Punctuation

Q. I am unclear on whether you always use brackets for ellipses that the author quoting the material has inserted. For example, in this quote, the quoting author has inserted ellipses. Would every instance of ellipses therefore be bracketed? “Make manifest the nature of the Moral-Mental-Physical Conflict; . . . discern a Pattern for Successful Operations; . . . help generalize Tactics and Strategy; . . . find a basis for Grand Strategy.”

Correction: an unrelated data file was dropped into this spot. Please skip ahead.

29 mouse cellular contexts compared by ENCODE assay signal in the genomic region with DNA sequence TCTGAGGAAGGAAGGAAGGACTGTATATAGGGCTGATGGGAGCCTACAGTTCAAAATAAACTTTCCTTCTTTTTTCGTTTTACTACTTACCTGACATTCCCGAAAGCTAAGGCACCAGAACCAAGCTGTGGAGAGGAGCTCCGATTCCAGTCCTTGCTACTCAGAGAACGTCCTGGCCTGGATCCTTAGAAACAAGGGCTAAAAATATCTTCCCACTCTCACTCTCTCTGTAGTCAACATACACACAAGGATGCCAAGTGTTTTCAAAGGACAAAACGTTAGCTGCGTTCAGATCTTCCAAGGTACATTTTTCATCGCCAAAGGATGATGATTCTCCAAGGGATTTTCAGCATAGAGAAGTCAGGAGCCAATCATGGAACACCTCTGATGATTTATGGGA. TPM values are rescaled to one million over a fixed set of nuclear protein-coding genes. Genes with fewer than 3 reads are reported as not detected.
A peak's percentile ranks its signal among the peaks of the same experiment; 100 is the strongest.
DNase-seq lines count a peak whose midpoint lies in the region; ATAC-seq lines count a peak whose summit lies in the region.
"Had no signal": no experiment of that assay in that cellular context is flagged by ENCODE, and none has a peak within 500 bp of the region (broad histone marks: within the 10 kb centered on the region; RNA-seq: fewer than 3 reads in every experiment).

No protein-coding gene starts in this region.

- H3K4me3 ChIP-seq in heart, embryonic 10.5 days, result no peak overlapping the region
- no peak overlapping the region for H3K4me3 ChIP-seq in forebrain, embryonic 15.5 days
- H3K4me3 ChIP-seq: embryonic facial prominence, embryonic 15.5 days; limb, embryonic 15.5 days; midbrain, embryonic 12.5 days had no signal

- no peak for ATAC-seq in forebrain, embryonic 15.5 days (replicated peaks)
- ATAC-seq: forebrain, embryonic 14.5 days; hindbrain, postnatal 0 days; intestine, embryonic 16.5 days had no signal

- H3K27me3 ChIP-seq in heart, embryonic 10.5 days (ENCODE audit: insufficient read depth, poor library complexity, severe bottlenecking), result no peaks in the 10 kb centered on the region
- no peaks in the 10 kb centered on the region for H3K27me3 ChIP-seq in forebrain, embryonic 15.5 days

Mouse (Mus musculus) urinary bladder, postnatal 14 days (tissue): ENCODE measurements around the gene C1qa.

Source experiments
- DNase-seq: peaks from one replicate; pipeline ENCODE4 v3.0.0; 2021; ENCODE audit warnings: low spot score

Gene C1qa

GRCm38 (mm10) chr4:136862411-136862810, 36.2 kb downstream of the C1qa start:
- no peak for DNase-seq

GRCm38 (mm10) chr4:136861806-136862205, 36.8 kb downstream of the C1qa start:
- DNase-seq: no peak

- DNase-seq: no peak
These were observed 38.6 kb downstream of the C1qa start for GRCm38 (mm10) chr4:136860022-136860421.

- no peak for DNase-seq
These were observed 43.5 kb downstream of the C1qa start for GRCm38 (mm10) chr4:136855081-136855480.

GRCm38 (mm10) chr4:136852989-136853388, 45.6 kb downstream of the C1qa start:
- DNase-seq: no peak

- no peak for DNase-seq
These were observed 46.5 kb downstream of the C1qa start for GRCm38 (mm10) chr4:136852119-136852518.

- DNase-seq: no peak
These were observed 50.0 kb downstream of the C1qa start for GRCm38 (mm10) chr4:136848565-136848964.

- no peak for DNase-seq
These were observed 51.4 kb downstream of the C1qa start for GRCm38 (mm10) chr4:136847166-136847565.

A. It depends. In a work where all the ellipses mean that the writer has omitted a part of the original when quoting, readers will understand what’s going on and there’s no need for brackets. It gets tricky if the same document quotes from an original that has an ellipsis in it. That means there are two kinds of ellipses, and they need to be distinguished somehow. And that’s when brackets are used for the author’s own ellipses. (Sometimes it’s a good idea to explain this method to your readers.) An alternative is to skip the brackets and write “(ellipsis in original)” when needed.